Not All Customer Experiences Are Created Equal
By Katrina Gosek, firstname.lastname@example.org
As a consumer, I have pretty lofty expectations for retailers today. I expect that when I go into a store looking for a new grill, I can find that exact same grill on my iPhone without herculean effort. I also expect to be able to read peer reviews, view grill specs (I’m a foodie, so my deliciousness quotient is high, but I don’t have a lot of space), and see photos and watch videos of how the grill looks in various areas – all from my iPhone while standing in the aisle. I even expect to be able to order the grill from my phone while I’m in the store (because I want to buy it now using the 20% off coupon I received via email, and because I know the grill I want isn’t going to fit in the trunk of my car).
Maybe I’m just too type-A. Maybe my expectations are too high. Maybe I’m jaded because I know what is possible in the retail world and expect it everywhere and every time. But I really don’t think I’m the only consumer out there who desires this connected experience.
Reports from major analyst firms like Forrester and Gartner, news articles in major retail industry publications, and presentations from leading retail gurus at industry events have all pointed to the same revolution in retail over the last few years: Digital channels – .com, mobile and social – have become the dominant medium for influencing decision-making and building a stronger relationship between brands and customers. Retailers, consumers, analysts and industry leaders have known for quite some time that it’s no longer just about a great in-store experience. It’s about the anywhere and everywhere optimized experiences that are just right and uniquely created for me. To deliver this, product information − from images and specs to reviews and promotions − has to be consistent and customized across every consumer channel and touchpoint. Every device, every channel, every call to customer service must be personalized in order to successfully convert browsers into buyers.
Providing intuitive experiences everywhere, every time to each consumer seems like it should be a no-brainer for retailers – especially since as of late, the personalized experience has transformed from an option to the standard. But it’s not as easy as it looks. If you step back for a moment and look at what is required behind the scenes from a technology perspective to deliver a consistent experience across all channels, you’ll encounter quite a challenge. The seemingly simple customer experience now touches the entire retail technology ecosystem. For example, relevant inventory and pricing information comes from the ERP system, relevant promotions are found within the commerce platform, product specs and technical information is pulled from the product information system, and images and videos pull from the Web content management and digital asset management systems. The list of data and content coming from diverse systems seems never ending.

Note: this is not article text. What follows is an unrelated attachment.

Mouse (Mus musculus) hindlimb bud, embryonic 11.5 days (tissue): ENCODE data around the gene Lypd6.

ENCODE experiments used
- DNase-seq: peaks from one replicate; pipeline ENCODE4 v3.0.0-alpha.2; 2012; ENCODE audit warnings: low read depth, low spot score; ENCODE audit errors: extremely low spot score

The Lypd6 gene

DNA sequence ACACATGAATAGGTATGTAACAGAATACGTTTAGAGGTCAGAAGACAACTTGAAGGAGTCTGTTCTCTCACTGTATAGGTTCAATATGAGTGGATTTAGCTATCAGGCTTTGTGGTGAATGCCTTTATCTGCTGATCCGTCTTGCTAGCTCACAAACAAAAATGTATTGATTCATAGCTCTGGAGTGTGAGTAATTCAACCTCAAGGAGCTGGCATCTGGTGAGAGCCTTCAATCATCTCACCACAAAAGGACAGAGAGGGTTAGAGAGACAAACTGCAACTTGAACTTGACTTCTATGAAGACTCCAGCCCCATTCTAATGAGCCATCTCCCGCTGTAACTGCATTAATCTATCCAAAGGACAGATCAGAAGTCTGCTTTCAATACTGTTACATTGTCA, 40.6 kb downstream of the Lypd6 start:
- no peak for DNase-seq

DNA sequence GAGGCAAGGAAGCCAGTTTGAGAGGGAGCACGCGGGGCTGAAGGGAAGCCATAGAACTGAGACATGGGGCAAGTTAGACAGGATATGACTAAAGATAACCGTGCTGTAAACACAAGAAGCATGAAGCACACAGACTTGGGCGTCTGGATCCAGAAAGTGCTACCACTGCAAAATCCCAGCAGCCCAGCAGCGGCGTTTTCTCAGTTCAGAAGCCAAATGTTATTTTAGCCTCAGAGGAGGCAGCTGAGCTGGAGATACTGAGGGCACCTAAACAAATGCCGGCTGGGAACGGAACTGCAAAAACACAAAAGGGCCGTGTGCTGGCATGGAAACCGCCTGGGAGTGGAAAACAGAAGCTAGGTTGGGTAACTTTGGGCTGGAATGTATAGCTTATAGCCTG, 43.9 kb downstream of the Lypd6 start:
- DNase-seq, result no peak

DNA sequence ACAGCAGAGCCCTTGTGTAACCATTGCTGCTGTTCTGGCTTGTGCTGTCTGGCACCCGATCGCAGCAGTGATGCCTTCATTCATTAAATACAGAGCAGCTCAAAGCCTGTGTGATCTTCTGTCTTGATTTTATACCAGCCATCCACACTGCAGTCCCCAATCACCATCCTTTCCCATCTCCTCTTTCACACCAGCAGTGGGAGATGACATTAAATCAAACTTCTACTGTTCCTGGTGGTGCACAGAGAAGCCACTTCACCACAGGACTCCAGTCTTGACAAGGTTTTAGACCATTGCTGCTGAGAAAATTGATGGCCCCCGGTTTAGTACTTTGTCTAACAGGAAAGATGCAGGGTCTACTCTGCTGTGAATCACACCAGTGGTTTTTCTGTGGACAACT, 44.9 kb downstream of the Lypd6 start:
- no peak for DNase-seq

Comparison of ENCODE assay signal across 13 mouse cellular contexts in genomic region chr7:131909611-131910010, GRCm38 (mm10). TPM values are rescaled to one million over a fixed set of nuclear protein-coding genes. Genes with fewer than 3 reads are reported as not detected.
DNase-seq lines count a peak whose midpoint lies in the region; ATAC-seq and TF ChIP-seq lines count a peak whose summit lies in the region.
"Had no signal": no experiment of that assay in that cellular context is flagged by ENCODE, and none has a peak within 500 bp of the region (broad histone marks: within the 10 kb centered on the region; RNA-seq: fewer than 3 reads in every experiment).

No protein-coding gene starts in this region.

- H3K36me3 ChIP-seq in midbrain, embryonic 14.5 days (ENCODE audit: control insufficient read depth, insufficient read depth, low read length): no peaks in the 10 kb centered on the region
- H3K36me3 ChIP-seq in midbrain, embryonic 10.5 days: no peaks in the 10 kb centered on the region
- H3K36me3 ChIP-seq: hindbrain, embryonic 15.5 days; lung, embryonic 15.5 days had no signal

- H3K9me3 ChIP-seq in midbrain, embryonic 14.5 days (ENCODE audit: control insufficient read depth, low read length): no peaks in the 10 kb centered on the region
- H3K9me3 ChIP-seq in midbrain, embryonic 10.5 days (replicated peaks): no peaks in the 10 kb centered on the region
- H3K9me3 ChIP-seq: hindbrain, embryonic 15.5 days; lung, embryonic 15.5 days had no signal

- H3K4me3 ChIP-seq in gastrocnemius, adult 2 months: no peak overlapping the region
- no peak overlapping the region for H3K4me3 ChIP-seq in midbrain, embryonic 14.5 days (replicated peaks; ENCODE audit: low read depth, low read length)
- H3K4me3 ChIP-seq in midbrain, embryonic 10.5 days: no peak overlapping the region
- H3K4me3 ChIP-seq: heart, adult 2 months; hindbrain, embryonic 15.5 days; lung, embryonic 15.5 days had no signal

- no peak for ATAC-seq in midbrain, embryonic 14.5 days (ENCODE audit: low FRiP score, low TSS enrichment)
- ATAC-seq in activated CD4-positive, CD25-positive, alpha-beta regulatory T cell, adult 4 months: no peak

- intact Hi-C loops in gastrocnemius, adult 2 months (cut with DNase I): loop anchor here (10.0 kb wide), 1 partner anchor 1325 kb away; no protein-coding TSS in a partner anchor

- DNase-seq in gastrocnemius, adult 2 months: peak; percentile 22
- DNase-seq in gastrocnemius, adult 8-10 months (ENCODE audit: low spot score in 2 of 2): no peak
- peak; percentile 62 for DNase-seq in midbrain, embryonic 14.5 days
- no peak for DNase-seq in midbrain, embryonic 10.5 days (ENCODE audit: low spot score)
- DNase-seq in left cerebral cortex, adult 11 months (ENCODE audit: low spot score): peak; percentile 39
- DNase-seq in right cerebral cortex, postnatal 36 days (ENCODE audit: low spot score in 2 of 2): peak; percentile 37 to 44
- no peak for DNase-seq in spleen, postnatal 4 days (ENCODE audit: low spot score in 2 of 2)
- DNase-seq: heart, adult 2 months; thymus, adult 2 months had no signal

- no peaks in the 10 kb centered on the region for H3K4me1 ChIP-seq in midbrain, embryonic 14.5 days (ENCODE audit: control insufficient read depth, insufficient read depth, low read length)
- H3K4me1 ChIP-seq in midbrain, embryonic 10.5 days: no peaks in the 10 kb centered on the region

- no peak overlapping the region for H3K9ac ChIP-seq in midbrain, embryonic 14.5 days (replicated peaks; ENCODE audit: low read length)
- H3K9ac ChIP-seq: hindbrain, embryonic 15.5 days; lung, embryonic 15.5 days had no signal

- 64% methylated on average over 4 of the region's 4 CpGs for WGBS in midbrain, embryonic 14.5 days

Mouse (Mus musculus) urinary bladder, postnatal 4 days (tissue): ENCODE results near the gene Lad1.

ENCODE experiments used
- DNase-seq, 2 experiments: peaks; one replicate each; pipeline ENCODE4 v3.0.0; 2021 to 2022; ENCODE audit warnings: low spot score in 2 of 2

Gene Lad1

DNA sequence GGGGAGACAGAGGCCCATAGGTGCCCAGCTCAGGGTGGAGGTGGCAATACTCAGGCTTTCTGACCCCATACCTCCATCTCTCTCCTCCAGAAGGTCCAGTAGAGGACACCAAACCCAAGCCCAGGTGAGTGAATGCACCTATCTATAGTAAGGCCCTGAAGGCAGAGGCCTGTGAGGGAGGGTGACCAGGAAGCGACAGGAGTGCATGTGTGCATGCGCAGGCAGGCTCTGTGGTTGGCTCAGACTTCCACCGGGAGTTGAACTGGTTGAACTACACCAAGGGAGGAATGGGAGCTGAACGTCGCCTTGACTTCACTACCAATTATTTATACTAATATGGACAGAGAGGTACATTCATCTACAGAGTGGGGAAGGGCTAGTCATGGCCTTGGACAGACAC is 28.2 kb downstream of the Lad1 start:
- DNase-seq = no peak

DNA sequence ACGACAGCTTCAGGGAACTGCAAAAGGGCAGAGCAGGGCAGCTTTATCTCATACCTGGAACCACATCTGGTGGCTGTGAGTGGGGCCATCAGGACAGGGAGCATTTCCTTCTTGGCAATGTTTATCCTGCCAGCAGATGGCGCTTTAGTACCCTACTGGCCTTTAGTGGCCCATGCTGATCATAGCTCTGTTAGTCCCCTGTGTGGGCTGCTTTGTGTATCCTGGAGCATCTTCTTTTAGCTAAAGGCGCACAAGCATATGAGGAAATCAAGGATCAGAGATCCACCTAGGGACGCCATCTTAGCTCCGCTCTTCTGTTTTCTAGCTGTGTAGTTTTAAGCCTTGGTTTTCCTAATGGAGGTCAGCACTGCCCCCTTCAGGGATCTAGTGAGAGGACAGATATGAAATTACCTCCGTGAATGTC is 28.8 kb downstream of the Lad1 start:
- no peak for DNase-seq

This creates an extremely large technology challenge for retailers. At bottom, the ability for retailers to predict when, where and on what device a consumer will want to access a product and accompanying information has vanished. For large- and medium-sized retailers, there are just too many potential customers, too many devices and too much data to allow for the predictability of the past. An August 2011 independent Forrester Research report, The Emergence of Customer Experience Management Solutions, surveys the changing Customer Experience Management (CXM) technology landscape and notes that “as experiences have become more complex and fragmented, it has become increasingly clear that businesses can’t sustain the current manually intensive processes over the long haul.” The key concept here is that customer experiences need to scale to the diversity of customers and adapt to the unpredictable nature of today’s consumer interactions. Retailers can no longer think about building these types of customer experiences by hand – but rather, delivering them dynamically from among a mountain of diverse content and data.
At the core of what we’re seeing is a fundamental shift in how customer experiences need to be built, managed and optimized to support new consumer expectations. Advances in CXM technologies play a big role in this, and have opened up a world of possibilities to dynamically assemble relevant, personalized and optimized experiences within and across channels. The ability to integrate rich and diverse information assets spanning customer intelligence, social network information and rich media – and to dynamically assemble that information based on the user’s context – can be extremely powerful.
Though this may seem simple on the surface, this is a very important concept to understand. A very large shift is occurring in the market – a disruptive one, some would argue. Quite a bit goes into this shift, with implications on mobile, social, analytics, Web content management, faceted search and navigation, merchandising, and so much more. Today and in the near future, not all customer experiences are created equal. But retailers that satisfy and retain customers most successfully will be those that can leverage the mass of offers, products and content from across the organization to deliver optimized, consistent customer experiences no matter where, when or how customers are encountering them.
Katrina Gosek is director of product marketing at Endeca (endeca.com), where she is responsible for the company’s InFront customer experience management platform. In addition to developing online marketing best practice strategies, she also assists customers with outlining and analyzing Endeca’s impact pre- and post-implementation Gosek can be reached at email@example.com.